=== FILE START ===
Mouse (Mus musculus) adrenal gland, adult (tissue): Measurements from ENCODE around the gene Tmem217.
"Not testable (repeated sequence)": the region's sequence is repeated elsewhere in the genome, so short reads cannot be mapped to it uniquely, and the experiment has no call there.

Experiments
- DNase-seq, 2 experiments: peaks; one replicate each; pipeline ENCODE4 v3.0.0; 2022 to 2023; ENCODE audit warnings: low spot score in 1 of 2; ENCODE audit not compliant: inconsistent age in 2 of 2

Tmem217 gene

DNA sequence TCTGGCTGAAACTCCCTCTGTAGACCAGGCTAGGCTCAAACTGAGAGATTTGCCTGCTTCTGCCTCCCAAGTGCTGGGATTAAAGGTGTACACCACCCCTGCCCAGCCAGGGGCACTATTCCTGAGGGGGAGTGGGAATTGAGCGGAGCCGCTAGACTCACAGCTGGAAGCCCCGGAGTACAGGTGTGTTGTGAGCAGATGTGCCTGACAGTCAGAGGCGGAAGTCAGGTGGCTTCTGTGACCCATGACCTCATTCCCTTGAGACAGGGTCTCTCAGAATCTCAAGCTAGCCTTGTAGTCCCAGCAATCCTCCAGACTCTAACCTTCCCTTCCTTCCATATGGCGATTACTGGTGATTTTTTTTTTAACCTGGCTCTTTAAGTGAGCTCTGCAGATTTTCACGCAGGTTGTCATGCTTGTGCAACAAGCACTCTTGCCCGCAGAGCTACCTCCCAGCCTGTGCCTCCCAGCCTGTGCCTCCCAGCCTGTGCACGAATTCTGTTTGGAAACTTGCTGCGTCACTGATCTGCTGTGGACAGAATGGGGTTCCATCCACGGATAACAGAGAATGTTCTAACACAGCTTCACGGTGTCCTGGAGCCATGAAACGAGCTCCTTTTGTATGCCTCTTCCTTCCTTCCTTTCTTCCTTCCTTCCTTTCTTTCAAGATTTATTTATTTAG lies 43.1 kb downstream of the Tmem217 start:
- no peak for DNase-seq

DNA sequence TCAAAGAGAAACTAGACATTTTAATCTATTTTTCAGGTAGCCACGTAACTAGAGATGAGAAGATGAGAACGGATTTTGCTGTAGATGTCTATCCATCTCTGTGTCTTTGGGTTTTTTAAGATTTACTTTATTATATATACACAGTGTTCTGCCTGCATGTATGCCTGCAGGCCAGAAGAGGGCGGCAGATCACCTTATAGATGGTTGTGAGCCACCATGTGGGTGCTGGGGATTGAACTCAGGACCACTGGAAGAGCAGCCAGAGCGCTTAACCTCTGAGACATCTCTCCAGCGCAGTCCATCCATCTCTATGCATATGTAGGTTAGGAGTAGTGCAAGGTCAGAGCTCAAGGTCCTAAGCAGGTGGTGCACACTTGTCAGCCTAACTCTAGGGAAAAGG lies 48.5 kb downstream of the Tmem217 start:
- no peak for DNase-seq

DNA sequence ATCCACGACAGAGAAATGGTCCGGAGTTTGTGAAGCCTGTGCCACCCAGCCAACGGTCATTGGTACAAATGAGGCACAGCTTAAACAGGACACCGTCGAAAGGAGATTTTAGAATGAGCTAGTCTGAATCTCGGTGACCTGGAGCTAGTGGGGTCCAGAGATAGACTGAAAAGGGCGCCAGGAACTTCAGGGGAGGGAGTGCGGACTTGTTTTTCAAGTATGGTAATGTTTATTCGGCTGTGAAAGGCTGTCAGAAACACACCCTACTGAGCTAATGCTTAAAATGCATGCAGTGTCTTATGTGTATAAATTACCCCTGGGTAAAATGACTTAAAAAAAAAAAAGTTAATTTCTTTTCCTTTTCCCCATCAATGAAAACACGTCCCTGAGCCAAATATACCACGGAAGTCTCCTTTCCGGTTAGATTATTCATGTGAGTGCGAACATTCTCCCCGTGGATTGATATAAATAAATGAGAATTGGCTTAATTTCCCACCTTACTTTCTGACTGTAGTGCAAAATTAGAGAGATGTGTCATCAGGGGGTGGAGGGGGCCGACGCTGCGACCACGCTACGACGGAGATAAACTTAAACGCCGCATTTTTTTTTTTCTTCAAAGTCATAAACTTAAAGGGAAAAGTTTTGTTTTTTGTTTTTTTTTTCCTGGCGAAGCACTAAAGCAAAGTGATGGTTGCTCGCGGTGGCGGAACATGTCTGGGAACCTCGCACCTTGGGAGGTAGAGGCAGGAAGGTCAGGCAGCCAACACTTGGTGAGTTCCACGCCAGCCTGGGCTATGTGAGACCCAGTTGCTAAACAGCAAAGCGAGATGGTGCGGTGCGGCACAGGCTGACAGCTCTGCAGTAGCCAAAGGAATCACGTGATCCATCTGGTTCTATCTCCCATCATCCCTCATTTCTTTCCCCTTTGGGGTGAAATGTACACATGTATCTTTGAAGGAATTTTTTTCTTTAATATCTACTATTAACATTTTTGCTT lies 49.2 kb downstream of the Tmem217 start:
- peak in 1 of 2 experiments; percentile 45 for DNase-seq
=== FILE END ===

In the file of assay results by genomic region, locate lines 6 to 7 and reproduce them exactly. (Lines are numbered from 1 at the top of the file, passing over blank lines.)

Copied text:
DNA sequence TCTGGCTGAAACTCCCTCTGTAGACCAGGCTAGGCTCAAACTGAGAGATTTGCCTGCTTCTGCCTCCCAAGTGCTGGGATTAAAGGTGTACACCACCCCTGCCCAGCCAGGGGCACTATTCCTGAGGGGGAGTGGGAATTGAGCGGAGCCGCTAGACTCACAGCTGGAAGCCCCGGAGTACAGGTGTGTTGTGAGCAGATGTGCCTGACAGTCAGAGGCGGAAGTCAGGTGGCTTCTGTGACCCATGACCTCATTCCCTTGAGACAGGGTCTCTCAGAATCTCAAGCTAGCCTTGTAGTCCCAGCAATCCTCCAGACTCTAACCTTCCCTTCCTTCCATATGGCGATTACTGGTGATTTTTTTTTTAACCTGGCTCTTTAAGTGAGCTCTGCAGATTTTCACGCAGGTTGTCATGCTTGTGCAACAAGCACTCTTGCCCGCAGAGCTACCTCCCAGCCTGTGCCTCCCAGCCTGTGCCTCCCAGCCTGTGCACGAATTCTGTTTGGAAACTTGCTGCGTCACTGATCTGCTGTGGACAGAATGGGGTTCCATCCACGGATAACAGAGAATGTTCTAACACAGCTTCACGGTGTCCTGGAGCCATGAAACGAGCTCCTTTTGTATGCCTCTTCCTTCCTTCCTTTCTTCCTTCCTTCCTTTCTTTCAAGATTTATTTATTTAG lies 43.1 kb downstream of the Tmem217 start:
- no peak for DNase-seq